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Trying to find my grind in Red Dead Online

by: Randy -
More On: Red Dead Online

I can tell you what I'm not going to do: I'm not going to look at a guide. Not an online guide, not an offline guide, not some errant tweet or Facebook post. I'm going to find Madam Nazar and I'm going to find her on my own.

In Red Dead Online there are Specialist Roles. Five of them. Bounty Hunters, Naturalists, Moonshiners, Traders, and Collectors. You can go about the length and breadth of the map, free roaming till the cows come home. You can scrape by, like I've done so far, with your meagre sales from animal skins or even more meagre wins from the poker table. But once you're tired of making 30 or 40 cents off a shot-up pelt, or five or six dollars off a luck-of-the-draw round of Texas Hold 'Em, it's time to get serious about the time sink you may find yourself in. 

This is not a guide about getting serious in Red Dead Online. This is just me trying to get my foot in the door of one Specialist Role. I'm talking about the Collector. I played a hundred hours of Red Dead Redemption II's single player. Heck, I played a hundred hours of the first Red Dead Redemption. The one thing I enjoyed most out of my time spent in New Austin (and West Elizabeth, and Ambarino, and New Hanover, and Lemoyne) was finding treasure.

It wasn't so much the having. It was more the getting. It was the pulling out of a map, the scrutinizing of a sketched landscape, and the realization of exactly where the X marks the spot. That's the latent explorer in me. Wandering around until you recognize that particular bend of rockface, or that switchback in the trees, that snake eye cut out of an arch, or that Skyrim-like peak sticking out of the fog—those are what make for my most memorable gaming moments. 

I'm happy for Bounty Hunters that can snatch a wanted poster off a sheriff's wall and lasso up a paycheck. Or a Naturalist that can spend as much time studying the animal kingdom as I spend studying God's country. Or the Moonshiner that gets a kick out of being a bootleg alchemist in their homesteader basement. Or the Trader who's so good at "using the whole buffalo" that they'll plop down 15 gold bars for a butcher's table and make that money back in spades.

As for me, hand me my lantern and binoculars. Strap those excessive saddle bags onto my packhorse. I'm bringing my shovel for archaeological digs, a compass to point me in the right direction, and a metal detector (!) to know when I'm standing atop something valuable worth digging up.

But first, I have to find this doggone Madam Nazar. She looks a little shiny in her picture there, not just from her necklace of coins and her dangly earrings, but from the dark and stormy night that came about when I first found her. It was somewhere off to the side of a tributary road. Nothing else around but her wagon advertising fortune telling, and some Romanian ditty playing on a Victrola record player. I don't know that Madam Nazar is Romanian, but Rockstar has always used stereotypes to good effect, so it would make sense for Madam Nazar to be a Romanian Gypsy.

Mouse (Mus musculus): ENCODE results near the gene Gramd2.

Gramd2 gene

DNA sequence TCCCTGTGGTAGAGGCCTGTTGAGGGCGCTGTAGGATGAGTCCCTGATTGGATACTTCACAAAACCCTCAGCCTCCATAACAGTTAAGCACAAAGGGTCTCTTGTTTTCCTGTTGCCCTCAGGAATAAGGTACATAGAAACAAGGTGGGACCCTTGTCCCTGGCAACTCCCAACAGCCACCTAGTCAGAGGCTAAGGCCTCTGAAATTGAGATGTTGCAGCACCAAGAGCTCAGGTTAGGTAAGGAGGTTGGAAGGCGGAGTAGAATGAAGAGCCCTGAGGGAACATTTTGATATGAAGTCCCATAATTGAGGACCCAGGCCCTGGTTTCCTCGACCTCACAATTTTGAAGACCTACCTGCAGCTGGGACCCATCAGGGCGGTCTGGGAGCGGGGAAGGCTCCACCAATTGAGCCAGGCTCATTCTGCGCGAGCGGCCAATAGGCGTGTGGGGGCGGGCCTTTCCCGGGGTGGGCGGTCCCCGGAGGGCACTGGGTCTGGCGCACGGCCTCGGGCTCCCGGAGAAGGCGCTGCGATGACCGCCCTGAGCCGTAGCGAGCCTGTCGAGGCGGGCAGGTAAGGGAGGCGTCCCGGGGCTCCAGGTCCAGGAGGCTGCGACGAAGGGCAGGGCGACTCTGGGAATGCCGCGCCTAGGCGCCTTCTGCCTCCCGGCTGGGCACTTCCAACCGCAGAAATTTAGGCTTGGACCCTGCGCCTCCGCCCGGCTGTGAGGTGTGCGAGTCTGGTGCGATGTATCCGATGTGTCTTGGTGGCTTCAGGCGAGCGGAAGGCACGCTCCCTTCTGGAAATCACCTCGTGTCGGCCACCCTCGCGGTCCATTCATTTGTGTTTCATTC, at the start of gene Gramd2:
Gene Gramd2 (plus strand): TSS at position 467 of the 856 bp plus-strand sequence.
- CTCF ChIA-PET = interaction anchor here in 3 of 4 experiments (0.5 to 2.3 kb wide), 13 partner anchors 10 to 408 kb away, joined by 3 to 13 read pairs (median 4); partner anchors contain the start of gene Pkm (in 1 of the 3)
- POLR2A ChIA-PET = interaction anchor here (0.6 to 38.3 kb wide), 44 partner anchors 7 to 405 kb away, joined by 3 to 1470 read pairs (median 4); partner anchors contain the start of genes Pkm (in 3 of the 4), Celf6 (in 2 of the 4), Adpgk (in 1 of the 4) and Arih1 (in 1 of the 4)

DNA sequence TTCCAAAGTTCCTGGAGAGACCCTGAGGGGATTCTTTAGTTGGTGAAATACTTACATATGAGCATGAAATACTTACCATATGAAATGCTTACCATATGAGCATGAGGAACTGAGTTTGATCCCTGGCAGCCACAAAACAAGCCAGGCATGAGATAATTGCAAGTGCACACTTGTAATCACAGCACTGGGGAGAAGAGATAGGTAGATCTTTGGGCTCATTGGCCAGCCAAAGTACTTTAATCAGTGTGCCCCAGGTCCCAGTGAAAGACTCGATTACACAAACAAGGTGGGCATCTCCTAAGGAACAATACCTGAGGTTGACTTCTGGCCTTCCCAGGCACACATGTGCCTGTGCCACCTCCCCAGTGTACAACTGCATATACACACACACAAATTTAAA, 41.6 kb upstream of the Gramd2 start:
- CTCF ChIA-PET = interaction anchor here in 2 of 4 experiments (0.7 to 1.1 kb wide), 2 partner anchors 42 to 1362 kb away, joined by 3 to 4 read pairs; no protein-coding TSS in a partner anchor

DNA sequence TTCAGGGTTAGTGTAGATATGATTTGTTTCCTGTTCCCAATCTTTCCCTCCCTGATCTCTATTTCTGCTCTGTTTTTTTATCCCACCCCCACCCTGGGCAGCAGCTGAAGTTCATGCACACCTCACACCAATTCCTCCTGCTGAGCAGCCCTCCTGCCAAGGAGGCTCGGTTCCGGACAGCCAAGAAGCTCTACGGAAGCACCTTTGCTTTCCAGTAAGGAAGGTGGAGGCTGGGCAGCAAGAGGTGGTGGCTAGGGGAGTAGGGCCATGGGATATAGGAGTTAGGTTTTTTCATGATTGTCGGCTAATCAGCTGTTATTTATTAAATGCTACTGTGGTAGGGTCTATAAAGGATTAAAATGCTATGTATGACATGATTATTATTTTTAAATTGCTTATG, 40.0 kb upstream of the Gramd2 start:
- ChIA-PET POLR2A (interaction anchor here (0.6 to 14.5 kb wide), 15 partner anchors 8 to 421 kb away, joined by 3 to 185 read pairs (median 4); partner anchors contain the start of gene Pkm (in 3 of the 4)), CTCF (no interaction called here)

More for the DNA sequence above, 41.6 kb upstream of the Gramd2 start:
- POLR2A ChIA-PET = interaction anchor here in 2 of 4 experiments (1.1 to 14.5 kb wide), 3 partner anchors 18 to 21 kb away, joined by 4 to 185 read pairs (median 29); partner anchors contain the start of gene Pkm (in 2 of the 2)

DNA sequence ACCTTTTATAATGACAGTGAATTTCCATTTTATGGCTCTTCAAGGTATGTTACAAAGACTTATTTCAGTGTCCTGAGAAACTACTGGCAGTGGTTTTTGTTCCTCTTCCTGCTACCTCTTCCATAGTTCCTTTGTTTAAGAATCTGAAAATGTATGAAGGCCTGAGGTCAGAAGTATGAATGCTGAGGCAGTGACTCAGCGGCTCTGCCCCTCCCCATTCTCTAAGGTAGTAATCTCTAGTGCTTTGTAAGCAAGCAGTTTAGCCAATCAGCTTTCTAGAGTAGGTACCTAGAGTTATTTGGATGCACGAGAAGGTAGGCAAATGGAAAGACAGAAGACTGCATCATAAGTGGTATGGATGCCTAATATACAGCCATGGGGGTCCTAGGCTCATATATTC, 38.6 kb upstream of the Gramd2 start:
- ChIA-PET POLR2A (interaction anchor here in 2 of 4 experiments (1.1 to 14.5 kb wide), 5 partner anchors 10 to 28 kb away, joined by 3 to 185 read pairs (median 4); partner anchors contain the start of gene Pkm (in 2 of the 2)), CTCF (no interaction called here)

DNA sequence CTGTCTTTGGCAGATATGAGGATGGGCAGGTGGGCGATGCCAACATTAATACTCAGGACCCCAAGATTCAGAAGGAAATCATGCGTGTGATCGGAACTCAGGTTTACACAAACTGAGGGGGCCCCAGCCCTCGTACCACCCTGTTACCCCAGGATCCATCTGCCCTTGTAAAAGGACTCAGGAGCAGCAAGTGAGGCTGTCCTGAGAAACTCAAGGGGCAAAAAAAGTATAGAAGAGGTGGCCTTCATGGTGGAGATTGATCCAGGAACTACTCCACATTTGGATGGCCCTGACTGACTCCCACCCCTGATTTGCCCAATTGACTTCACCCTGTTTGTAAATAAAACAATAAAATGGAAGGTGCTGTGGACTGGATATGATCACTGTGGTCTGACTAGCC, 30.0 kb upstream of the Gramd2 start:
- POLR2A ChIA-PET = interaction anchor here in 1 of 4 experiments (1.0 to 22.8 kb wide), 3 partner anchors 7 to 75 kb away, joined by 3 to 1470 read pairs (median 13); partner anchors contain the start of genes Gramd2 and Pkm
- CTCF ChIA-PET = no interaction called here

The problem wasn't finding her the first time. The problem is finding her the second time. That's when her marker is removed from the map. Not only that, she travels around daily and will be randomly found in one of 12 possible locations. And it's a big map. This afternoon I rode from Tumbleweed in the far west to Annesburg in the far east. Barring two wolf packs and a black bear attacking me, I'm sure it took the better part of an hour to make that trip. I was hoping and praying I'd just stumble across Madam Nazar in my travels. I didn't. I'd have to be luckier than a Royal Flush to have done that. But I'll keep looking. You see, in order to get started on the Collector path, you have to find her on your own that second time, and Red Dead Online has intentionally made it difficult to do so.

Like I said: no map marker to help you out. Just a dozen different places to check, and you'd only know where those dozen different places are if you consulted a guide—whether online, offline, or otherwise. I feel like I've cheated just by learning there are a dozen places she could be. But I'm stubborn enough. I refuse to read up on it further. If and when I find Madam Nazar, it will be because I did it exactly in the way Rockstar intended I should do it: brain-fried with my hair torn out, frustrated and ready to rage quit. Oh I'll do it, Rockstar. Yes siree Bob.

Unless Rockstar intended for tribal knowledge of her whereabouts to be passed around in a more oral tradition. Then I might start hitting up the RDO community for help in tracking her down. Because I'm ready to find my grind. Ready to crawl through abandoned camps or digging up treasure chests, snatching old family heirlooms or even piecing together a deck of tarot cards scattered from hell to breakfast. 

But my first challenge is finding that dang gypsy. I've been searching for three or four actual days now, at least in my scant game time each night. But why am I here if not to track down and unearth hard-to-find things? Things and people. Madam Nazar? Where you at? Don't make me come find you.